Another surprisingly hot US inflation reading lifted US Treasury yields and gave equities players a good reason to take profits after the market's recent run to new highs, with losses accelerating into the close. The Dow Jones industrial average declined 0.7 percent, the S&P 500 fell 0.8 percent, and NASDAQ lost 1.7 percent.
Growth and momentum stocks fell the most, with the FANMAG complex off, paced by technology and communications stocks including Apple, down 1.9 percent, Facebook, down 2.3 percent, and Google, down 2.0 percent.
Energy stocks also suffered, with oil prices falling back as the dollar rallied and US oil inventories showed an unexpected rise. Consumer discretionary stocks faded as the day progressed. Amazon ended down 2.6 percent after rising earlier with support from the well-received IPO of Rivian, the electric vehicle startup, which soared 29 percent on its first day of trading to exceed the respective valuations of Ford and General Motors. Amazon is a Rivian backer.
Holding up best were consumer staples, utilities, and health care, with health care getting a lift from biotech and big pharma, including Pfizer, up 3.6 percent, and Merck, up 1.5 percent.
In US economic news, consumer prices rose past expectations in October, as the CPI was up 0.9 percent on the month, lifting the 12-month rate to 6.2 percent from 5.4 percent in September, the largest increase since November 1990. Econoday's consensus had centered on 0.5 percent and 5.8 percent, respectively.
These price data reflect observations at 4:00 PM US ET: Dated Brent spot crude oil dropped US$2.33 to US$82.57 while spot gold rose US$19.42 to US$1,851.81. The US dollar rallied vs. major currencies. Yields on the US Treasury 30-year bond rose 9 basis points to 1.92 percent, and the 10-year note rose 11 basis points to 1.56 percent.
Mostly positive company news lifted equities with energy, utilities, and media stocks leading. The Europe-wide STOXX 600 and German DAX both rose 0.2 percent, the French CAC was unchanged, and the UK FTSE 100 gained 0.9 percent.
Gains were limited by upside surprises on inflation reports from China and the US and weaker Asian markets overnight. On the positive side, natural gas prices continued to fall back in Europe on reports Gazprom was stepping up supplies.
Among sectors, energy stocks advanced with Maersk Drilling, the Danish oil servicer, up 18 percent after agreeing to merge with Noble, its US counterpart. E.ON, the German utility, gained 1.4 percent after an earnings beat. ITV, the UK media stock, rose 15 percent after boosting its revenue forecast. Retailer Marks & Spencer jumped 17 percent and Halfords, the auto parts retailer, rose 21 percent on earnings beats.
Lagging sectors included technology, personal & household goods, travel & leisure, and industrials. Sporting goods giant Adidas fell 3.5 percent and Salvatore Ferragamo, the luxury clothing retailer, fell 4.2 percent on disappointing trading results. Credit Agricole, the French banking giant, slipped 1.8 percent as its trading revenues slipped.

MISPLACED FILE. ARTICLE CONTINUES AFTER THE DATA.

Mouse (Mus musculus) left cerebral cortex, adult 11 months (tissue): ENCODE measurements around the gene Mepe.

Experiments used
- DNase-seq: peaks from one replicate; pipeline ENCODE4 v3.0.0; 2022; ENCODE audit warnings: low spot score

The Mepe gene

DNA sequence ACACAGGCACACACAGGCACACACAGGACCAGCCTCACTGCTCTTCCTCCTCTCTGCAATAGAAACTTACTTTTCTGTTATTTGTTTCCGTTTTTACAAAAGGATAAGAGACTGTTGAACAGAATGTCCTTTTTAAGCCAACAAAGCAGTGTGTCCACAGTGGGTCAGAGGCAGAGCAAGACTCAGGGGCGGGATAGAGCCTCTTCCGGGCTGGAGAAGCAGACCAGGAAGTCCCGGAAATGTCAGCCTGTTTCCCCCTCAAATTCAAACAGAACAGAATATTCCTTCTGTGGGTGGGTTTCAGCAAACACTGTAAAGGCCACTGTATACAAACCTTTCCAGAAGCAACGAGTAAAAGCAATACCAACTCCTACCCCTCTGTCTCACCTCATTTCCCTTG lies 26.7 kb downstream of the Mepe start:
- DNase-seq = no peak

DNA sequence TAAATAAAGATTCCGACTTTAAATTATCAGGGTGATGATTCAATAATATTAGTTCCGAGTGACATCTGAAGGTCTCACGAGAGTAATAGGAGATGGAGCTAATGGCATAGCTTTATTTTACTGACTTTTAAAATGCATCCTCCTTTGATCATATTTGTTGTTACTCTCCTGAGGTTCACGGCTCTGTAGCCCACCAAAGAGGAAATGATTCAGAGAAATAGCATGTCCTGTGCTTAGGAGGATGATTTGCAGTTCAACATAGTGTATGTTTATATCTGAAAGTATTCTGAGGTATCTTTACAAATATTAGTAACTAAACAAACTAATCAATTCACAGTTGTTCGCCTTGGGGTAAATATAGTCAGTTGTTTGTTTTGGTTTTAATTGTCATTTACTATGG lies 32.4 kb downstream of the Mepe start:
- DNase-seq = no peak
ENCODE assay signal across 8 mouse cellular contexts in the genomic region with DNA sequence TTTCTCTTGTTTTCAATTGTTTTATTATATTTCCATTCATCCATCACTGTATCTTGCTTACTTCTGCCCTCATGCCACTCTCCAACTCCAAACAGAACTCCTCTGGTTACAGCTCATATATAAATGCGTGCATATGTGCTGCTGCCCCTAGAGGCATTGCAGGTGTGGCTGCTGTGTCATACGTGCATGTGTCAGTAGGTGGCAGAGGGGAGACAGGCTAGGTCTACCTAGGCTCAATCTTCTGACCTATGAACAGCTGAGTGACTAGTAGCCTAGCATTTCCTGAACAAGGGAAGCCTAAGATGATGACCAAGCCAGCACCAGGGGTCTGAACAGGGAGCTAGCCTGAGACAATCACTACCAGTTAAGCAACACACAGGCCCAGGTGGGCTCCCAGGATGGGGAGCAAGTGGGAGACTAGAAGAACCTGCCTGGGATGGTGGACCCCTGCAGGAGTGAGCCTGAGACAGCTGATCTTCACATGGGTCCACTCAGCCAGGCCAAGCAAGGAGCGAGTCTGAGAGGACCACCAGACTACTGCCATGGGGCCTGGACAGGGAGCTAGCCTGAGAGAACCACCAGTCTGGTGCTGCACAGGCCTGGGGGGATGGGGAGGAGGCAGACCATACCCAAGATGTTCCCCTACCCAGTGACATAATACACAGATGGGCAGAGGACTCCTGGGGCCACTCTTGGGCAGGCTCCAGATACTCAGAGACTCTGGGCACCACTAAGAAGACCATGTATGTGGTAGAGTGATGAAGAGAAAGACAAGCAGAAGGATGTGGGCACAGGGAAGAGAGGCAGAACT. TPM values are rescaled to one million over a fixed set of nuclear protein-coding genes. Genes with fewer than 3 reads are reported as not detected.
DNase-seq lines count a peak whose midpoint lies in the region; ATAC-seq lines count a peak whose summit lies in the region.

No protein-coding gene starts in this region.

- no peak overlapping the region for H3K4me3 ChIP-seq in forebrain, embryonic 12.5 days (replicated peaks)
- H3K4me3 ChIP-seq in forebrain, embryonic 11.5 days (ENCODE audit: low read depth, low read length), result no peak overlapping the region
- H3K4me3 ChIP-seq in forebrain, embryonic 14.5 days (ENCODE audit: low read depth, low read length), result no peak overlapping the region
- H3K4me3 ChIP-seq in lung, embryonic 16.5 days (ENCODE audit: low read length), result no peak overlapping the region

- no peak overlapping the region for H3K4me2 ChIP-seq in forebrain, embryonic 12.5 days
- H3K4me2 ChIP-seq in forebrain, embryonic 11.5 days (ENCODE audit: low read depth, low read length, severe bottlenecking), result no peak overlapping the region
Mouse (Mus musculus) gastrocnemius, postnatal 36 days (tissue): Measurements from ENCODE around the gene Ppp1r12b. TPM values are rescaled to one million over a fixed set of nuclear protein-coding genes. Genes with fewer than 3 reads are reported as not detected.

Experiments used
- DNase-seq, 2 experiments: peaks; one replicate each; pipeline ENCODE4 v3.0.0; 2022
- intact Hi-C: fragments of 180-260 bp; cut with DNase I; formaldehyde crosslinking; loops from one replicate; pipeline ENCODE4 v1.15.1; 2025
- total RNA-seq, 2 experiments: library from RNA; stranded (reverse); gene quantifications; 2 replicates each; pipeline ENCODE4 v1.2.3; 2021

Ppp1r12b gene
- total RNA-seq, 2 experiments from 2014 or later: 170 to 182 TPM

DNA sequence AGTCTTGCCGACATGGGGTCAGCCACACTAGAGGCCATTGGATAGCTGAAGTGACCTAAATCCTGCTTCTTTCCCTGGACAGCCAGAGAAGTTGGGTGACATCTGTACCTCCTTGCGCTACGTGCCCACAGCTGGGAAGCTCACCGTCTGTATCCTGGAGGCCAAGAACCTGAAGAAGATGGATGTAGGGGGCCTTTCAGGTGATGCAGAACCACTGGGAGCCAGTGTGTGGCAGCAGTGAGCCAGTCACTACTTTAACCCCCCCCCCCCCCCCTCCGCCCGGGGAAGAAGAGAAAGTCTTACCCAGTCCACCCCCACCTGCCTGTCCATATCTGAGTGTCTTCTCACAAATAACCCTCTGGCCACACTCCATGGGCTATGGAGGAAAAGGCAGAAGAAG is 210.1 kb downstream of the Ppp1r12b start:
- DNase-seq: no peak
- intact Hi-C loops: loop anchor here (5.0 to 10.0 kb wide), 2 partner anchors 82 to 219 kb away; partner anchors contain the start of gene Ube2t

News of higher-than-expected Chinese producer price inflation undercut equities Wednesday as the reports fed worries about inflation and prospects for further economic slowing.
Chinese markets weakened on news that Chinese producer prices surged by 13.5 percent from a year earlier in October, well above expectations. Much of the rise reflected rising fuel and power costs, which have also undercut growth. China's CSI 300 index declined 0.5 percent and the Shanghai composite slipped 0.4 percent. Among sectors, consumer staples and materials underperformed while real estate perked up. Markets were on edge as China Evergrande faced another large debt payment deadline on Wednesday.
Hong Kong's Hang Seng index recovered initial losses to end up 0.7 percent, with health care and property stocks better while consumer goods & service lagged. Separately, Taiwan's Taiex benchmark firmed by 0.1 percent.
Japanese major stock indexes were hurt by US and Chinese market weakness and the yen's strength. The Nikkei 225 declined 0.6 percent and the Topix fell 0.5 percent. Most sectors declined, led by air transportation, metals, and rubber goods makers. Among companies in focus, video game maker Nexon rose 14 percent on an earnings beat and better guidance. On the downside, Kirin, the beer maker, fell 6.2 percent after reporting an earnings miss.
Separately, South Korea's KOSPI dropped 1.1 percent as its tech giants followed the selloff in Tesla and as risk appetite was hurt by Chinese inflation figures.
China's selloff depressed Australian equities with the All Ordinaries index down 0.2 percent. Materials prices lagged as industrial metals slipped on China worries. Coal and liquefied natural gas producers hurt energy shares. On the positive side, utilities got a boost from AGL Energy, up 1.9 percent to recover some recent losses. National Australia Bank gained 4.4 percent on positive analyst comments after its earnings.
In Asia/Pacific, the Japanese producer price figures are scheduled. In Europe, the following UK reports are due: quarterly GDP, monthly GDP, industrial production, and merchandise trade. In North America, bond markets are closed on public holidays, Veterans Day in the US and Remembrance Day in Canada. Stock markets are open.